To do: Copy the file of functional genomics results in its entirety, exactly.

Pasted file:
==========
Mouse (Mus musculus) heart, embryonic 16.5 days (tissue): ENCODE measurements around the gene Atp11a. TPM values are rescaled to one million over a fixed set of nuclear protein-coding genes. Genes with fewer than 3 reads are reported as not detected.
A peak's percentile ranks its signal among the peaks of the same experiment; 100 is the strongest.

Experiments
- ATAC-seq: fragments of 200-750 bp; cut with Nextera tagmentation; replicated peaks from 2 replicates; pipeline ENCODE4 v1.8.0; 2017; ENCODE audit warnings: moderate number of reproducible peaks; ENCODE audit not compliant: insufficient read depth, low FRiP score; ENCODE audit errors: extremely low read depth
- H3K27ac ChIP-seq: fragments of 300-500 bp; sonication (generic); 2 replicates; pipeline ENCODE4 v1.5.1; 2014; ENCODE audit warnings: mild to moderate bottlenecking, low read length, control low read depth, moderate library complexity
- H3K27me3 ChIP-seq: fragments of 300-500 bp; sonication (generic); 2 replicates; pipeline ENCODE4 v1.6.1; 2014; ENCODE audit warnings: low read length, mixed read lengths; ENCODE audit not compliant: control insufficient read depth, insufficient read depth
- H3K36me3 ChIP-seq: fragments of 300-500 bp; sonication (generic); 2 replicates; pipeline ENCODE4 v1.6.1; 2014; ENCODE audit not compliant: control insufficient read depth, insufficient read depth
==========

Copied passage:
Mouse (Mus musculus) heart, embryonic 16.5 days (tissue): ENCODE measurements around the gene Atp11a. TPM values are rescaled to one million over a fixed set of nuclear protein-coding genes. Genes with fewer than 3 reads are reported as not detected.
A peak's percentile ranks its signal among the peaks of the same experiment; 100 is the strongest.

Experiments
- ATAC-seq: fragments of 200-750 bp; cut with Nextera tagmentation; replicated peaks from 2 replicates; pipeline ENCODE4 v1.8.0; 2017; ENCODE audit warnings: moderate number of reproducible peaks; ENCODE audit not compliant: insufficient read depth, low FRiP score; ENCODE audit errors: extremely low read depth
- H3K27ac ChIP-seq: fragments of 300-500 bp; sonication (generic); 2 replicates; pipeline ENCODE4 v1.5.1; 2014; ENCODE audit warnings: mild to moderate bottlenecking, low read length, control low read depth, moderate library complexity
- H3K27me3 ChIP-seq: fragments of 300-500 bp; sonication (generic); 2 replicates; pipeline ENCODE4 v1.6.1; 2014; ENCODE audit warnings: low read length, mixed read lengths; ENCODE audit not compliant: control insufficient read depth, insufficient read depth
- H3K36me3 ChIP-seq: fragments of 300-500 bp; sonication (generic); 2 replicates; pipeline ENCODE4 v1.6.1; 2014; ENCODE audit not compliant: control insufficient read depth, insufficient read depth